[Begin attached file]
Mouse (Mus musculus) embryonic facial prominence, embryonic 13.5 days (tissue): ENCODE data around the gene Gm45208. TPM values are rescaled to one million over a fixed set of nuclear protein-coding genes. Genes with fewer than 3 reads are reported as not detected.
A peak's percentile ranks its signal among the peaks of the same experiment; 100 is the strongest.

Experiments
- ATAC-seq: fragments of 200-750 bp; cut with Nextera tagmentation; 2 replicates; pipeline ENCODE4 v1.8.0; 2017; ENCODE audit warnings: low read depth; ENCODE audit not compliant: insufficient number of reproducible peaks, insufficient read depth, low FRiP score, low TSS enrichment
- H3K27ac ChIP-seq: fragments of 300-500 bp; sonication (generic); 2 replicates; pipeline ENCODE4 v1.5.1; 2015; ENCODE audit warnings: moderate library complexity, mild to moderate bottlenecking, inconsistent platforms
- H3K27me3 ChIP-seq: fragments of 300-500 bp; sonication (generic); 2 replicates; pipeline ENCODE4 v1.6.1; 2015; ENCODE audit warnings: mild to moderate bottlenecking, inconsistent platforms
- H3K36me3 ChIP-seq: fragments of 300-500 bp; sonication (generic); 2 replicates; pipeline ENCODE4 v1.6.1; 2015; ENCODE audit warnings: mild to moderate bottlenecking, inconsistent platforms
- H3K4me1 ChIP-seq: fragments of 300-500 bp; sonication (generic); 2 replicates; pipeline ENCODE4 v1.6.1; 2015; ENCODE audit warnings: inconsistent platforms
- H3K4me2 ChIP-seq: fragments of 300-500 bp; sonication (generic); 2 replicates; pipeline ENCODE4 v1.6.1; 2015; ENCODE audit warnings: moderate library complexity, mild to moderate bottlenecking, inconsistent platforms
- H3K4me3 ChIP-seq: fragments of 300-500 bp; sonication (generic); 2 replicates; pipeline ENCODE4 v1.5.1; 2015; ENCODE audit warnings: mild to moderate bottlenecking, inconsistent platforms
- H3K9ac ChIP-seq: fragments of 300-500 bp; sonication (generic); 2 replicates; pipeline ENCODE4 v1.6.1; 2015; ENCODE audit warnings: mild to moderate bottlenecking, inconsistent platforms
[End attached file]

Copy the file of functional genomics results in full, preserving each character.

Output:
Mouse (Mus musculus) embryonic facial prominence, embryonic 13.5 days (tissue): ENCODE data around the gene Gm45208. TPM values are rescaled to one million over a fixed set of nuclear protein-coding genes. Genes with fewer than 3 reads are reported as not detected.
A peak's percentile ranks its signal among the peaks of the same experiment; 100 is the strongest.

Experiments
- ATAC-seq: fragments of 200-750 bp; cut with Nextera tagmentation; 2 replicates; pipeline ENCODE4 v1.8.0; 2017; ENCODE audit warnings: low read depth; ENCODE audit not compliant: insufficient number of reproducible peaks, insufficient read depth, low FRiP score, low TSS enrichment
- H3K27ac ChIP-seq: fragments of 300-500 bp; sonication (generic); 2 replicates; pipeline ENCODE4 v1.5.1; 2015; ENCODE audit warnings: moderate library complexity, mild to moderate bottlenecking, inconsistent platforms
- H3K27me3 ChIP-seq: fragments of 300-500 bp; sonication (generic); 2 replicates; pipeline ENCODE4 v1.6.1; 2015; ENCODE audit warnings: mild to moderate bottlenecking, inconsistent platforms
- H3K36me3 ChIP-seq: fragments of 300-500 bp; sonication (generic); 2 replicates; pipeline ENCODE4 v1.6.1; 2015; ENCODE audit warnings: mild to moderate bottlenecking, inconsistent platforms
- H3K4me1 ChIP-seq: fragments of 300-500 bp; sonication (generic); 2 replicates; pipeline ENCODE4 v1.6.1; 2015; ENCODE audit warnings: inconsistent platforms
- H3K4me2 ChIP-seq: fragments of 300-500 bp; sonication (generic); 2 replicates; pipeline ENCODE4 v1.6.1; 2015; ENCODE audit warnings: moderate library complexity, mild to moderate bottlenecking, inconsistent platforms
- H3K4me3 ChIP-seq: fragments of 300-500 bp; sonication (generic); 2 replicates; pipeline ENCODE4 v1.5.1; 2015; ENCODE audit warnings: mild to moderate bottlenecking, inconsistent platforms
- H3K9ac ChIP-seq: fragments of 300-500 bp; sonication (generic); 2 replicates; pipeline ENCODE4 v1.6.1; 2015; ENCODE audit warnings: mild to moderate bottlenecking, inconsistent platforms